While having your IT security infrastructure in place from a network and server perspective is important, perhaps one of the most critical aspects of managing your IT security is employee training. Employees are the gateway for hackers to get in and 87% of small businesses do not have any security policies in place at all. Something as simple as choosing an unsecure password, leaving a workstation logged in, or clicking the wrong link could have hackers into your network in a split second. We’re big on IT security training and policy implementation to ensure that doesn’t happen. Policies help your employees understand the expectations and give them a specified set of guidelines to help ensure that your network is protected. If you’re struggling to create a standard policy or unsure where to start, here are three technology security policies that every business should put in their employee handbook.
An e-mail policy.
It should be very clear in your e-mail portion of your employee handbook that e-mail is exclusively for business use. It should never be used to forward links, send personal files or conduct business outside of their job function. A standardized signature will help to ensure that company communications are easily identifiable. This is important from a cohesive branding perspective, but also has security value in the event that hackers attempt spearphishing. This blog offers a great example of a spearphishing campaign that attempted to steal e-mail signatures.
An internet policy.
Employees spend a lot of time online, and a lot of that time is time wasted on social media, shopping on Amazon or other websites that aren’t serving your business. While blocking websites is not possible in every environment, an internet policy can help give your employees a good set of rules that to follow when browsing. Some basics to include in your internet policy:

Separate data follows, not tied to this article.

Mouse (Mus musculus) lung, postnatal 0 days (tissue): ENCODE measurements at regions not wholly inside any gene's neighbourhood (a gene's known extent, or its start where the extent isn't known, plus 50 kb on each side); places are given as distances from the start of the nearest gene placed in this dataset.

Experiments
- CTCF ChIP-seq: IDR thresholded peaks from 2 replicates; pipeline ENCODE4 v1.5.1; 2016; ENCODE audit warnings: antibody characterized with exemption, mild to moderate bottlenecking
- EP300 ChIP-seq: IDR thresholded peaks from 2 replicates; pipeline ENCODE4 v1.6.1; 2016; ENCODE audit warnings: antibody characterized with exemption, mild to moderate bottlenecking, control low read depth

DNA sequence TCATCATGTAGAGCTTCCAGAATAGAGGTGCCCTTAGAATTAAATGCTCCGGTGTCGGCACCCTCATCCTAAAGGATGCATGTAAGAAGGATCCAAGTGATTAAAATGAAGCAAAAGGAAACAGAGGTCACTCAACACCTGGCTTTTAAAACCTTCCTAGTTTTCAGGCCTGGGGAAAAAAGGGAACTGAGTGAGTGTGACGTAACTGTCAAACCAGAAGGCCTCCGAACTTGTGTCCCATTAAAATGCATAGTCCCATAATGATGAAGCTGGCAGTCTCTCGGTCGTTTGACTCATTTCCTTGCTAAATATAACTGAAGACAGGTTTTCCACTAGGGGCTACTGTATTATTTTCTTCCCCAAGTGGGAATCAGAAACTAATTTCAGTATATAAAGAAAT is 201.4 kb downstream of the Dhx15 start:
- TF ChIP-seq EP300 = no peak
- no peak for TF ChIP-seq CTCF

- The internet is for business purposes only, and should not be used to personal use. (This is can be difficult to avoid, but if there is a set policy, it can greatly reduce personal use.)
- Unauthorized downloads are prohibited. (This includes music, files, games, data or other programs).
- Access to personal e-mail accounts should not be done through company devices.
In addition to these items, you should also educate them on browsing best practices and the dangers of connecting to public wifi.
A network or data policy.
In order to reduce or prevent employees stealing data or taking data home to be worked on, it’s important that you specify that any data on the workstation is the property of your business and should not be copied or removed without authorization.
A password policy.
Employees should have a good understanding of password best practices when it comes to creating passwords for their user accounts. Employees should avoid passwords that include consecutive numbers or letters or use the word “password”. It’s important to maintain complex passwords with a special character, varying lower and upper case letters and numbers.
Maintaining the security of your data and network is everyone’s responsibility. While your IT provider will help put the basic parameters in place from a technology perspective, the better educated your employees are on technology security, the more likely you are to protected. Having policies and guidelines in place give your employees a set of rules to follow and will help avoid security holes that are common in many organizations that don’t implement policies.